NWMO, University of Guelph to use eDNA to track host site biodiversity

October 27, 2021, 9:30AMRadwaste Solutions
Research teams from the NWMO and the University of Guelph conduct eDNA sampling in the Ignace area of Ontario, Canada. (Photo: NWMO)

Canada’s Nuclear Waste Management Organization (NWMO) is working with the University of Guelph to launch a joint environmental DNA (eDNA) research program to further understand biodiversity conditions around two potential sites in Ontario for a deep geological repository for spent nuclear fuel.

The NWMO, Canada’s not-for-profit organization tasked with the long-term storage of the country’s spent nuclear fuel, is currently focusing on Ontario’s Ignace area and South Bruce as potential hosts for the repository.

The data: As part of the eDNA program, researchers from the University of Guelph’s Hanner Lab, alongside the NWMO’s environmental scientists, will collect and analyze water samples to learn about aquatic species from surrounding areas. eDNA is a noninvasive technology that can detect what species are present by looking at DNA that is naturally shed by animals.

To monitor for seasonal changes, eDNA sampling will take place at different times of the year when different species are most active. Work has started in the Ignace area and is expected to begin in South Bruce in 2022. This is the largest eDNA project to date for the University of Guelph’s Hanner Lab, according to the NWMO.

The data collected will inform the NWMO’s ongoing environmental baseline monitoring program and establish the baseline conditions of the ecosystems.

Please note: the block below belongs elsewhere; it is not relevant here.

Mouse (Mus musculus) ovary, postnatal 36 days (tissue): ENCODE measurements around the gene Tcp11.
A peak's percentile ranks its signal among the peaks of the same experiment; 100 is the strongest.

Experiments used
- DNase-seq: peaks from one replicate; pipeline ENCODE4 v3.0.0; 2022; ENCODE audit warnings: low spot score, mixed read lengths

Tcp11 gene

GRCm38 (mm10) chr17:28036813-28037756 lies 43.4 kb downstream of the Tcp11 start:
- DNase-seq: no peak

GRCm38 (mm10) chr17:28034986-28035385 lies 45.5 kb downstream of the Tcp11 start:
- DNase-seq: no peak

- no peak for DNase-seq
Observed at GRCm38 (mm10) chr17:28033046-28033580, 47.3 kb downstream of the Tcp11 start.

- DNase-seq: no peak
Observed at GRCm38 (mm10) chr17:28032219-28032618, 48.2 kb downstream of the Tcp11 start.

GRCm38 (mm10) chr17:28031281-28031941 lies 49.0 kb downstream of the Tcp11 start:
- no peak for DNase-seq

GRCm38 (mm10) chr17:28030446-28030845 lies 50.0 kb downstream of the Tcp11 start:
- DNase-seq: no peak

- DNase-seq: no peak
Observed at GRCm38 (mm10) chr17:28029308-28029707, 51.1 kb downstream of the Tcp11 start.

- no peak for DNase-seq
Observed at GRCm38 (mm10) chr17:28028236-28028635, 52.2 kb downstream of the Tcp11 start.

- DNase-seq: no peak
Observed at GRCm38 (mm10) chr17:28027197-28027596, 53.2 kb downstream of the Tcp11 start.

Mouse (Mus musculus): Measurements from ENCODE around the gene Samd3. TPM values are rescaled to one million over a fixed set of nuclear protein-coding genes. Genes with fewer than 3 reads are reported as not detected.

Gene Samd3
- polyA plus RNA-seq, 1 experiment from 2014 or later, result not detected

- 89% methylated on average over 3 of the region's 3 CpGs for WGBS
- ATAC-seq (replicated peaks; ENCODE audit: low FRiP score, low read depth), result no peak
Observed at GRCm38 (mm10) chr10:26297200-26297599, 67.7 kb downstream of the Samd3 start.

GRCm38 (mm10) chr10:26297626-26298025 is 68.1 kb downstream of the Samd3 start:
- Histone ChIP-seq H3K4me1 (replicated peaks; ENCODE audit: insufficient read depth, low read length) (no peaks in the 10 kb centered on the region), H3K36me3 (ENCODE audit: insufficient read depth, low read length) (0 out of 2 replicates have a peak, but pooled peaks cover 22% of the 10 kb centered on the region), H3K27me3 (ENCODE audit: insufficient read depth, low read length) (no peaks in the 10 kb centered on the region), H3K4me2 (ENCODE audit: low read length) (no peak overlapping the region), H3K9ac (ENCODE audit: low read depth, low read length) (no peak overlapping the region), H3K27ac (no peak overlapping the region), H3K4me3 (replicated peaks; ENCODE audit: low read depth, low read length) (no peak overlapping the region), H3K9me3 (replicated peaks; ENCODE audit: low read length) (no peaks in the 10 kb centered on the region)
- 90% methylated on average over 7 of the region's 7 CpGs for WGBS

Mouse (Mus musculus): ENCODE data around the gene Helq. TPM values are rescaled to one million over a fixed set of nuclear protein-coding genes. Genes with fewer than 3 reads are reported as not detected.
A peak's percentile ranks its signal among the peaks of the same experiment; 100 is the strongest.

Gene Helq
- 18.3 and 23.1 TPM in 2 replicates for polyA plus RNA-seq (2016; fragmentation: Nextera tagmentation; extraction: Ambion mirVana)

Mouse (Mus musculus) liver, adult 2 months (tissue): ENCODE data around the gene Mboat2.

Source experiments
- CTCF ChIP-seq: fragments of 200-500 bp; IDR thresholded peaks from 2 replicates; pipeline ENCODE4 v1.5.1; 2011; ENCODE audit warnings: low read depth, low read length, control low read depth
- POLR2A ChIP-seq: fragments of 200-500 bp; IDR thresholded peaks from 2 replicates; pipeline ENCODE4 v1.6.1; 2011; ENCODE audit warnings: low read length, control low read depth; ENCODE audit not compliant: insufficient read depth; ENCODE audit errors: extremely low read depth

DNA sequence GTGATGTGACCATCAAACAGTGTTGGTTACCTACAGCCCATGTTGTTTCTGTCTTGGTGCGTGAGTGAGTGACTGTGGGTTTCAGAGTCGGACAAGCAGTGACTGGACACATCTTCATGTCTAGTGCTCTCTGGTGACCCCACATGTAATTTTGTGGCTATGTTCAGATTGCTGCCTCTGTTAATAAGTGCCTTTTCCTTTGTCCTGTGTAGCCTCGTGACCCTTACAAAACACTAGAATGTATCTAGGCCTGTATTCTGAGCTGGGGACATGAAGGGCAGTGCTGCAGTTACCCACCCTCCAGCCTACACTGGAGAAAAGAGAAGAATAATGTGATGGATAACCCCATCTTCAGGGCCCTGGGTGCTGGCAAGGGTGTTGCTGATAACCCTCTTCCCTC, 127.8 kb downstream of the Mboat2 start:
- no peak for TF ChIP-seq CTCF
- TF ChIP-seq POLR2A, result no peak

The importance: The NWMO said that the research program was co-designed with local communities, conservation authorities, and experts through a series of workshops to ensure that the organization is monitoring what local residents consider important, and is consistent with best and emerging practices. Once data collection is completed, the results will be released to the respective communities to guide informed decision-making.

“We heard very clearly from communities that trustworthy and transparent data collection, interpretation, and reporting were critical to the success of the NWMO’s environmental baseline monitoring program,” said Melissa Mayhew, senior environmental scientist at the NWMO. “Establishing partnerships with respected institutions like the University of Guelph is one way we are delivering on this.”

The scope: The environmental baseline monitoring program encompasses environmental features such as surface water, shallow groundwater, air, soil, farm products, and plants and animals and their habitats around the potential repository site and the surrounding region. This work will contribute to the NWMO’s eventual impact assessment process, which will begin once a single preferred location for a deep geological repository is selected.

“Environmental protection begins with collecting and interpreting data so we can understand what biodiversity is present at potential repository sites and the health of those species,” Mayhew said. “Using eDNA technology will complement our traditional research programs and will help us identify species that are harder to detect.”

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